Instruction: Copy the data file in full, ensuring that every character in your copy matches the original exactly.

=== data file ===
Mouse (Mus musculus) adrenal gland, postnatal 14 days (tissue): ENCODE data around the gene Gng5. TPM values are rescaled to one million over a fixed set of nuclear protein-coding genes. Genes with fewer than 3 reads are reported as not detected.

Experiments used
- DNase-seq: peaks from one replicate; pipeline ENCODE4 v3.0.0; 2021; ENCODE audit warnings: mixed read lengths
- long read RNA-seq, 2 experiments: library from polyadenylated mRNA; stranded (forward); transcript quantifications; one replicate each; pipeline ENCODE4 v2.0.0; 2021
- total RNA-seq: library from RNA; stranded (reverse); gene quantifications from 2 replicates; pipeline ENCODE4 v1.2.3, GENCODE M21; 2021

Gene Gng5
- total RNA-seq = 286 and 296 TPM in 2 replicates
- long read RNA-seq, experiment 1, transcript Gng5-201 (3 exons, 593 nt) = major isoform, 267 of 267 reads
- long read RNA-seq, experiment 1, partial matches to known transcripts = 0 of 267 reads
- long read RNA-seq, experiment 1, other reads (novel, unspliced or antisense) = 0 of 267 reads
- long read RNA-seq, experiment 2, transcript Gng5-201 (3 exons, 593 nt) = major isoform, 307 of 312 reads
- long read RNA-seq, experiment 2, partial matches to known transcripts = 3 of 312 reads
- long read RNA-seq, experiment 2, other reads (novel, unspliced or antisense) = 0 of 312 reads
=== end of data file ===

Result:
Mouse (Mus musculus) adrenal gland, postnatal 14 days (tissue): ENCODE data around the gene Gng5. TPM values are rescaled to one million over a fixed set of nuclear protein-coding genes. Genes with fewer than 3 reads are reported as not detected.

Experiments used
- DNase-seq: peaks from one replicate; pipeline ENCODE4 v3.0.0; 2021; ENCODE audit warnings: mixed read lengths
- long read RNA-seq, 2 experiments: library from polyadenylated mRNA; stranded (forward); transcript quantifications; one replicate each; pipeline ENCODE4 v2.0.0; 2021
- total RNA-seq: library from RNA; stranded (reverse); gene quantifications from 2 replicates; pipeline ENCODE4 v1.2.3, GENCODE M21; 2021

Gene Gng5
- total RNA-seq = 286 and 296 TPM in 2 replicates
- long read RNA-seq, experiment 1, transcript Gng5-201 (3 exons, 593 nt) = major isoform, 267 of 267 reads
- long read RNA-seq, experiment 1, partial matches to known transcripts = 0 of 267 reads
- long read RNA-seq, experiment 1, other reads (novel, unspliced or antisense) = 0 of 267 reads
- long read RNA-seq, experiment 2, transcript Gng5-201 (3 exons, 593 nt) = major isoform, 307 of 312 reads
- long read RNA-seq, experiment 2, partial matches to known transcripts = 3 of 312 reads
- long read RNA-seq, experiment 2, other reads (novel, unspliced or antisense) = 0 of 312 reads